WESTERN Dairy's 2020 Dairy Information Day (DID) in May has been cancelled, with the Western Australian industry's premier showcase event succumbing to COVID-19 social distancing, public events and movement restrictions.
Recognised by Dairy Australia as the best and most innovative industry event of its kind nationally, DID last year attracted about 400 people from WA's 145 dairy farms, dairy processors, equipment manufacturers and specialist consultants.
Since its inception in 2000, DID has showcased new techniques in herd management, feed production systems and milk harvesting at 17 different host dairy farms, as well as the WA College of Agriculture, Harvey.
Last year DID showcased Bannister Downs' new Creamery at Northcliffe which combined the State's first robotic rotary milking platform and low-temperature pasteurising processing equipment with a glass-walled viewing platform to create a dairy farm tourist attraction first.
Later the same day DID visitors also inspected a traditional rotary dairy and three-pond effluent system that produces water clean enough to wash down yards with at Wally and Julie Bettinks' Westland Acres, also in Northcliffe.
This year DID was to be held at White Rocks dairy farm, Benger, operated by WAFarmers dairy section president and Australian Dairy Farmers national council member Michael Partridge and his family.
The farm is also the home of White Rocks brand veal, established in 1989 as a successful offshoot business to utilise bull calves.
Brunswick Dairy Museum, filled with unique memorabilia and vintage farming equipment, is on White Rocks and was to be open during DID.
Western Dairy's new regional manager Janelle Bowles this week confirmed the 2020 DID had been cancelled, but plans are being prepared to hold Western Dairy's annual Spring Field Day and annual general meeting at White Rocks dairy farm in December.
"In line with government recommendations, Western Dairy has cancelled the Dairy Innovation Day conference and exhibition planned for May 21," Ms Bowles said on Monday.
"This is the first time DID has been cancelled in 20 years.
"Our popular on-farm event showcases a range of farm and dairy production innovations and ideas to more than 400 people every year.
"We look forward to welcoming dairy farmers, service providers and our valued sponsors back to DID in May 2021 and will keep everyone informed as the program takes shape.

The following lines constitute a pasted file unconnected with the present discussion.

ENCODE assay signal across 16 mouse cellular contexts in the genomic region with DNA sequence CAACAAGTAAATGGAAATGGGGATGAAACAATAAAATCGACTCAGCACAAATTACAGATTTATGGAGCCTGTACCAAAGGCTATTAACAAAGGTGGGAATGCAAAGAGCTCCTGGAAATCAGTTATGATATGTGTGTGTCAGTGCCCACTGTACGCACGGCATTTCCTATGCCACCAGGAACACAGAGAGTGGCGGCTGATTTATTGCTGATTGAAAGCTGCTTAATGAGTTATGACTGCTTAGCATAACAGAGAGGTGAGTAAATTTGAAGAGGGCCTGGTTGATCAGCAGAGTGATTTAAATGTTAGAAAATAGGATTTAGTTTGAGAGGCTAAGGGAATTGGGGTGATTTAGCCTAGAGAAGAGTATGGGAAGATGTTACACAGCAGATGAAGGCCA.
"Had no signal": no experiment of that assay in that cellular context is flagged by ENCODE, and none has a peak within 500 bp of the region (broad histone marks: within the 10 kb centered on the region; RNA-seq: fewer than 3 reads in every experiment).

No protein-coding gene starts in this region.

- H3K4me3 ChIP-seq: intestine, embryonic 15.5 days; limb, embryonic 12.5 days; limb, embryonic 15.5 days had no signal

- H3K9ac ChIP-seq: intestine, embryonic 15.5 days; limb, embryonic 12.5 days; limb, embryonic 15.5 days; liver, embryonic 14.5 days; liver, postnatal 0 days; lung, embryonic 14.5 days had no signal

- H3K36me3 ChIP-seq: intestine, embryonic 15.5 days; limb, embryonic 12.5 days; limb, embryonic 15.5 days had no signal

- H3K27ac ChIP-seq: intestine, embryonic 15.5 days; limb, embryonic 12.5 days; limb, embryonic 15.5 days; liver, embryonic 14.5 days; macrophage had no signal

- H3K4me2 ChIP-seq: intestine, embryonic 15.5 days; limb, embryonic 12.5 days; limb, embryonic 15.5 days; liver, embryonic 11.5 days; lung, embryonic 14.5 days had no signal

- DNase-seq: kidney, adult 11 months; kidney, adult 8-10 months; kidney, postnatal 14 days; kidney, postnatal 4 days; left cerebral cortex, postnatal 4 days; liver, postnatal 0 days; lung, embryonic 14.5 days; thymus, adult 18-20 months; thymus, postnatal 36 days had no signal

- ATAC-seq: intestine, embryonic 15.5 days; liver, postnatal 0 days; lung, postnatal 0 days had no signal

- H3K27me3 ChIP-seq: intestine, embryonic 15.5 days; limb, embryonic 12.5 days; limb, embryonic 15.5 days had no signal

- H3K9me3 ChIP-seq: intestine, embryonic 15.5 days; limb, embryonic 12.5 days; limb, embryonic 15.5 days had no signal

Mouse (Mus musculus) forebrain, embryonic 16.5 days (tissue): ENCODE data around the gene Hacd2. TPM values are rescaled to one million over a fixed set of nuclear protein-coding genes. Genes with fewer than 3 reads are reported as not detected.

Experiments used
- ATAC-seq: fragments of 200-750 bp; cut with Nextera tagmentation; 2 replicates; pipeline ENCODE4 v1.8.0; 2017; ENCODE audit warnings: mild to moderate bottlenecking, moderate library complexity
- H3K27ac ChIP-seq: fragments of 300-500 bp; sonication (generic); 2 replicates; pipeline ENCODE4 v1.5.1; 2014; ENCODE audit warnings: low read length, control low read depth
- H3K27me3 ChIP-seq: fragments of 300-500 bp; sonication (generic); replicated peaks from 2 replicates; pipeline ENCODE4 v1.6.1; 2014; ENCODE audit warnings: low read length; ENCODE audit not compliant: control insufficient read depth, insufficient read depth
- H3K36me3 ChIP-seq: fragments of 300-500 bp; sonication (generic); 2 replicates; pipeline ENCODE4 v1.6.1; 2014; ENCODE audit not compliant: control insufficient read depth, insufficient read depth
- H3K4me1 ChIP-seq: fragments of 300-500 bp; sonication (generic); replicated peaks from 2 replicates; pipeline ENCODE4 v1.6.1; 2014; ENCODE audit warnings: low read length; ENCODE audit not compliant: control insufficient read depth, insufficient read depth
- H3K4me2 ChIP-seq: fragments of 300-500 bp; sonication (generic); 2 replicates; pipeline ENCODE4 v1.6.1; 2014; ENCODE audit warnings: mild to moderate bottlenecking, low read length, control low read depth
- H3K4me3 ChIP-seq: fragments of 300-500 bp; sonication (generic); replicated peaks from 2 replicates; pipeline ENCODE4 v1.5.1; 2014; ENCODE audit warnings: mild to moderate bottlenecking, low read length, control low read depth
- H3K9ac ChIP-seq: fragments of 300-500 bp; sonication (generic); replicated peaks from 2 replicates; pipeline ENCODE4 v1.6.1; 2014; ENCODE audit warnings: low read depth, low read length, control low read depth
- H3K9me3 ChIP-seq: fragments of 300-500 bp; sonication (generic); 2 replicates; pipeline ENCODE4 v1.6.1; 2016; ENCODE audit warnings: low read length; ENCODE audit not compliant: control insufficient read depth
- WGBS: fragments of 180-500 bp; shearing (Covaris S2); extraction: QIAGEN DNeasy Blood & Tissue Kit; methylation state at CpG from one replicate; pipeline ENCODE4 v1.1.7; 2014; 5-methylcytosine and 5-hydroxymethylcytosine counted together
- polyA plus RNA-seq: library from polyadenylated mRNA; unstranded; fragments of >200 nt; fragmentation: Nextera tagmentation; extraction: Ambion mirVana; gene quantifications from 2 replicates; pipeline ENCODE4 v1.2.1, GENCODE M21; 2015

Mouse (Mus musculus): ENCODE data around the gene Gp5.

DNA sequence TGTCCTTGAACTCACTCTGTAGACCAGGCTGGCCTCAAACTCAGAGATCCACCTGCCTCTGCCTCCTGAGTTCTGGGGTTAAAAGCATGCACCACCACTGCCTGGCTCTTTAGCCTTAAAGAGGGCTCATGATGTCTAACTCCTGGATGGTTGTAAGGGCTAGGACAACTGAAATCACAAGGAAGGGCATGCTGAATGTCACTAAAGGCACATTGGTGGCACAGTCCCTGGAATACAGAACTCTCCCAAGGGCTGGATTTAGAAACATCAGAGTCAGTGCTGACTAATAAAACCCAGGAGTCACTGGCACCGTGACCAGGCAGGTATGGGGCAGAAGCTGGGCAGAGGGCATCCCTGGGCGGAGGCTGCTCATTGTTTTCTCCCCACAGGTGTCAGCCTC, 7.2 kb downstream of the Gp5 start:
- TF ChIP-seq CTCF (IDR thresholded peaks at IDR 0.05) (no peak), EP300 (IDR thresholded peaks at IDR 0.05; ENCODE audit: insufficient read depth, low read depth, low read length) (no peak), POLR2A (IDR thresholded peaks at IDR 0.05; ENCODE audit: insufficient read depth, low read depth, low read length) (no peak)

"If all goes well, a smaller Spring Field Day and Western Dairy AGM may be held at White Rocks in early December, incorporating some DID program highlights such as the host question and answer session.
"Details of the event will be shared later this year."
Ms Bowles said it remained "business as usual" for dairy farms around the country.
"Dairy remains one of the country's essential industries and a National Response Group, convened by the Australian Dairy Industry Council and comprising Dairy Australia, ADF and Australian Dairy Products Federation representatives, is providing guidance to Federal and State governments," she said.
"Dairy Australia is working with industry stakeholders to co-ordinate efforts to forecast, plan for and monitor impacts of the COVID-19 outbreak.
"A dedicated COVID-19 directory at dairyaustralia.com.au/C19 is host to a growing list of resources and information developed to support farmers, their families and farm businesses.
"In the weeks ahead, we'll be providing more advice to farmers on how to manage with reduced labour and how to effectively up-skill new labour for critical tasks, including milking."
At Westland Acres where the dairy operation relies on backpacker labour, Ms Bettink said they were lucky with movement restrictions and now had more workers than normal.
"We had one (backpacker) who was already here, one who had just finished her six months and was about to go travelling up the coast before going home to Holland, but she's decided to stay on with us and keep working because she has nowhere else she can go and the new girl to replace her is also here, we said she could come too," Ms Bettink said.
"We've probably got more workers than normal but the dairy operation is going good - we've got some green feed at last which helps.
"But every day we are getting calls from city people looking for work.
"It's not skilled work, if backpackers can do it, city people without jobs can do it if there's no more backpackers," she said.